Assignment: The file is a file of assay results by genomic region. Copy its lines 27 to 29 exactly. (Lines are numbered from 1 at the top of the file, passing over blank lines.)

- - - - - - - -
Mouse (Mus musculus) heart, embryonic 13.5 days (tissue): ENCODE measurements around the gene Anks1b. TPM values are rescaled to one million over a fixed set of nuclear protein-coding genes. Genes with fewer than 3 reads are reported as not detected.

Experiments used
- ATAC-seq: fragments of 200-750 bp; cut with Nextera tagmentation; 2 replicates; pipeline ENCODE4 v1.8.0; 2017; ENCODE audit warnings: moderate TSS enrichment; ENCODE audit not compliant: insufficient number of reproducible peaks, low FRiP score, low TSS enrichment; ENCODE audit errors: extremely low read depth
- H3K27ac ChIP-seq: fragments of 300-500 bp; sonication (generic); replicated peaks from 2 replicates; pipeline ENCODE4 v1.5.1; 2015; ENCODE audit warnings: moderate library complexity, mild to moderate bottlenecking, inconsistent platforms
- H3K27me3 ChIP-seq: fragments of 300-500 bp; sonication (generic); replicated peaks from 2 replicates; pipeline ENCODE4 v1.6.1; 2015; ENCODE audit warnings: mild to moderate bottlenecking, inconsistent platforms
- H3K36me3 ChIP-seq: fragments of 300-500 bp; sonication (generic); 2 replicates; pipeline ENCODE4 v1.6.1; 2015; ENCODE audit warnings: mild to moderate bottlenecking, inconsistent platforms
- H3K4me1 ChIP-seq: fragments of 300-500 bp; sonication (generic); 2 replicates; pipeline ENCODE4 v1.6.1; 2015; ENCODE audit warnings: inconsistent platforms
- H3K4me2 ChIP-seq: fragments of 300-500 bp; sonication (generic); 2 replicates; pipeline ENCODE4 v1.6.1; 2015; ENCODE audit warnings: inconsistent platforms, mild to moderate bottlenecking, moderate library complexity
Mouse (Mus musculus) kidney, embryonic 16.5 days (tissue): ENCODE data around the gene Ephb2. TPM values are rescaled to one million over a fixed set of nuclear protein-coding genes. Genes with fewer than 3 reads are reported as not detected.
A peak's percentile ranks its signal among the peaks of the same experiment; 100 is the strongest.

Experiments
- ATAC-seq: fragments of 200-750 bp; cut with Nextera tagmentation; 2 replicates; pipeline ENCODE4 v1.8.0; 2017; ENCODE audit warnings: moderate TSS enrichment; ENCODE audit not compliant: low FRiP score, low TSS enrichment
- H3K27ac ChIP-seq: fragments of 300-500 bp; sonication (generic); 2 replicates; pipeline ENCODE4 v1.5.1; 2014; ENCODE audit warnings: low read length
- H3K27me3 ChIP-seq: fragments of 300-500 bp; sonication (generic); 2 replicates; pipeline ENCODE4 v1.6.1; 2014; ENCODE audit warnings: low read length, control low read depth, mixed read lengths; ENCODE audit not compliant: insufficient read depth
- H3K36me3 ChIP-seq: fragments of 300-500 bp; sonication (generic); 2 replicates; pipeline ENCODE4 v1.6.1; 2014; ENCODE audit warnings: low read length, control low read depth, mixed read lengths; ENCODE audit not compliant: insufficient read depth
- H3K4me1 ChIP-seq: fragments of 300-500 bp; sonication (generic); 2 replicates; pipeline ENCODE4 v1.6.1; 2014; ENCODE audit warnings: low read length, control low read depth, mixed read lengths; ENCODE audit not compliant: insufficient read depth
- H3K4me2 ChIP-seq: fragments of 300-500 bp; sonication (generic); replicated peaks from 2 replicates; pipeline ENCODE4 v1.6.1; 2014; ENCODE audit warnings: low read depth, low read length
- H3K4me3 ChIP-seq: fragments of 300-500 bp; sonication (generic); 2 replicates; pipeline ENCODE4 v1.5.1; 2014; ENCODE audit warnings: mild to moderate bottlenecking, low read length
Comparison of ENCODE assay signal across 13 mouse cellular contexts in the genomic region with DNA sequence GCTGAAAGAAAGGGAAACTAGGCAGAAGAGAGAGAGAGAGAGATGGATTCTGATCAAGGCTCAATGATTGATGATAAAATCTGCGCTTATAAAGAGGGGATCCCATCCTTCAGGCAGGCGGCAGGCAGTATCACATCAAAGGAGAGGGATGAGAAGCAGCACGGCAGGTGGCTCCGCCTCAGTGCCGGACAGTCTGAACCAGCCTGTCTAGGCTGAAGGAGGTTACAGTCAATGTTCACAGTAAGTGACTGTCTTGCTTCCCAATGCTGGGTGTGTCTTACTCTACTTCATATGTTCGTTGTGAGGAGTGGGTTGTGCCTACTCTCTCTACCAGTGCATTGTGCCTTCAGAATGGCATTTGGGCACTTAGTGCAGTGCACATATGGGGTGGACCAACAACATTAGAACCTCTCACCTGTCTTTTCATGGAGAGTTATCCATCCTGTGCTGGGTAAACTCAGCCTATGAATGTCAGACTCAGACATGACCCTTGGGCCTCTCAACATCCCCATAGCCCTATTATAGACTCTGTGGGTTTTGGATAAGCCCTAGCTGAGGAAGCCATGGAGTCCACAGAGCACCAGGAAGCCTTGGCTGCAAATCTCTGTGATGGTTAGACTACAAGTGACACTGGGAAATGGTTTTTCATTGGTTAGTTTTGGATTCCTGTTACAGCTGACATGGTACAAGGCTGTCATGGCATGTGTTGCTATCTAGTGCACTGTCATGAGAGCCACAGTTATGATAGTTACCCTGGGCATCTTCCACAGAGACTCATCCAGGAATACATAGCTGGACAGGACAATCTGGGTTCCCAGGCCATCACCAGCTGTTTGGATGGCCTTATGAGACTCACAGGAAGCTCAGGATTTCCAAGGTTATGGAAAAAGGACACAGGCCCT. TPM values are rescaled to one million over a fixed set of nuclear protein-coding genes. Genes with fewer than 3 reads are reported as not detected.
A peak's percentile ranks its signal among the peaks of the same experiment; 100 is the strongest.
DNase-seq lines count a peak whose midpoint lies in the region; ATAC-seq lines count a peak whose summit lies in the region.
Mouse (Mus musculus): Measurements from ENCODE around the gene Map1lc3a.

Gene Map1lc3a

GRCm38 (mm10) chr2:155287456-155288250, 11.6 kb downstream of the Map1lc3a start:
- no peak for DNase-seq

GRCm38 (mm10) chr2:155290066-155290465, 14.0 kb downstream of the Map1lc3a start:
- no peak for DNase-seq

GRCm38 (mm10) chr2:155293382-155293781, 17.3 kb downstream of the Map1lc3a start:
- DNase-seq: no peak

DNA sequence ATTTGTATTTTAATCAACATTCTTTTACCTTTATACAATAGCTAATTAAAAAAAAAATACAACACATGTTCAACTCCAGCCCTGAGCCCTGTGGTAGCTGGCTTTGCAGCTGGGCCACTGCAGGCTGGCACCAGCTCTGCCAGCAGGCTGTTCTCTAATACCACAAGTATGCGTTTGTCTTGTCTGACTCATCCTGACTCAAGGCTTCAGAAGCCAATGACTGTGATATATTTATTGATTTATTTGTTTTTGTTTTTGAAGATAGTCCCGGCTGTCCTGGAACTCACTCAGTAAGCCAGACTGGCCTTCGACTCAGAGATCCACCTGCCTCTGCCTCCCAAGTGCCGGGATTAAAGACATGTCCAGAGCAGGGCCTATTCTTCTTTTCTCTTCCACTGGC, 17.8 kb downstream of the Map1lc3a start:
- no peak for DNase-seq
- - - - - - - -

- no peak for DNase-seq

GRCm38 (mm10) chr2:155293382-155293781, 17.3 kb downstream of the Map1lc3a start:
- DNase-seq: no peak